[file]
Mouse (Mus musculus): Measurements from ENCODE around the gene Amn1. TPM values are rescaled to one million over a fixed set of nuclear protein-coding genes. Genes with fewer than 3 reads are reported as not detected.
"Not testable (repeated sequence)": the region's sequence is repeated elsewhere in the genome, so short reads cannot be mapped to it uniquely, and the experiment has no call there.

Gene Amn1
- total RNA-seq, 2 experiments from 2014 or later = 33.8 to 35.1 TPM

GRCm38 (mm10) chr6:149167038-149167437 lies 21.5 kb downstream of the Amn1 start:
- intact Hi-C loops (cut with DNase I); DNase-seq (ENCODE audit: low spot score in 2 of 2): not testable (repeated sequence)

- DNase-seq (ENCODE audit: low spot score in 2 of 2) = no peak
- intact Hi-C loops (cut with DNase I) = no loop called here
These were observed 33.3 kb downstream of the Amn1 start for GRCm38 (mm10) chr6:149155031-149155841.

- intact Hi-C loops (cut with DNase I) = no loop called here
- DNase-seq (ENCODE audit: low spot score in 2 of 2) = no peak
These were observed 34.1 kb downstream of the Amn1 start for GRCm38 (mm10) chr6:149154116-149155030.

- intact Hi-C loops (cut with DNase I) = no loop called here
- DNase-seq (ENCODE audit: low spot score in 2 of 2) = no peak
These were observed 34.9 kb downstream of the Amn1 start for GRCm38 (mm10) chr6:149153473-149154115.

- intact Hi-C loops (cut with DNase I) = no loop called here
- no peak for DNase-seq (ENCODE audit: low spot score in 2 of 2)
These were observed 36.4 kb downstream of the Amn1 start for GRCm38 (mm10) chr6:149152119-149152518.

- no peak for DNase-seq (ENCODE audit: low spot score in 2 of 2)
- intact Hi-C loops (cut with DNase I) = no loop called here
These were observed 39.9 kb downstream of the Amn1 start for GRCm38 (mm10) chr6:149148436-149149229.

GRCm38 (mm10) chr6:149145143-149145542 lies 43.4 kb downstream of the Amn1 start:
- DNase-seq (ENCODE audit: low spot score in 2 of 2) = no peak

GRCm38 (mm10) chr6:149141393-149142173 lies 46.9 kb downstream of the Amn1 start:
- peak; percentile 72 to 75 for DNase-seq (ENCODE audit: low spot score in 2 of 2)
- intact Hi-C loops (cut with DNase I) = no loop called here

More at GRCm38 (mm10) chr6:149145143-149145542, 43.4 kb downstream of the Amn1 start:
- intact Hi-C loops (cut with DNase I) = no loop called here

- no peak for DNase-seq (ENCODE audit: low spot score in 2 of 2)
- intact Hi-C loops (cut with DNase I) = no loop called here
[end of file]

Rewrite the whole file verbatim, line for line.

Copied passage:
Mouse (Mus musculus): Measurements from ENCODE around the gene Amn1. TPM values are rescaled to one million over a fixed set of nuclear protein-coding genes. Genes with fewer than 3 reads are reported as not detected.
"Not testable (repeated sequence)": the region's sequence is repeated elsewhere in the genome, so short reads cannot be mapped to it uniquely, and the experiment has no call there.

Gene Amn1
- total RNA-seq, 2 experiments from 2014 or later = 33.8 to 35.1 TPM

GRCm38 (mm10) chr6:149167038-149167437 lies 21.5 kb downstream of the Amn1 start:
- intact Hi-C loops (cut with DNase I); DNase-seq (ENCODE audit: low spot score in 2 of 2): not testable (repeated sequence)

- DNase-seq (ENCODE audit: low spot score in 2 of 2) = no peak
- intact Hi-C loops (cut with DNase I) = no loop called here
These were observed 33.3 kb downstream of the Amn1 start for GRCm38 (mm10) chr6:149155031-149155841.

- intact Hi-C loops (cut with DNase I) = no loop called here
- DNase-seq (ENCODE audit: low spot score in 2 of 2) = no peak
These were observed 34.1 kb downstream of the Amn1 start for GRCm38 (mm10) chr6:149154116-149155030.

- intact Hi-C loops (cut with DNase I) = no loop called here
- DNase-seq (ENCODE audit: low spot score in 2 of 2) = no peak
These were observed 34.9 kb downstream of the Amn1 start for GRCm38 (mm10) chr6:149153473-149154115.

- intact Hi-C loops (cut with DNase I) = no loop called here
- no peak for DNase-seq (ENCODE audit: low spot score in 2 of 2)
These were observed 36.4 kb downstream of the Amn1 start for GRCm38 (mm10) chr6:149152119-149152518.

- no peak for DNase-seq (ENCODE audit: low spot score in 2 of 2)
- intact Hi-C loops (cut with DNase I) = no loop called here
These were observed 39.9 kb downstream of the Amn1 start for GRCm38 (mm10) chr6:149148436-149149229.

GRCm38 (mm10) chr6:149145143-149145542 lies 43.4 kb downstream of the Amn1 start:
- DNase-seq (ENCODE audit: low spot score in 2 of 2) = no peak

GRCm38 (mm10) chr6:149141393-149142173 lies 46.9 kb downstream of the Amn1 start:
- peak; percentile 72 to 75 for DNase-seq (ENCODE audit: low spot score in 2 of 2)
- intact Hi-C loops (cut with DNase I) = no loop called here

More at GRCm38 (mm10) chr6:149145143-149145542, 43.4 kb downstream of the Amn1 start:
- intact Hi-C loops (cut with DNase I) = no loop called here

- no peak for DNase-seq (ENCODE audit: low spot score in 2 of 2)
- intact Hi-C loops (cut with DNase I) = no loop called here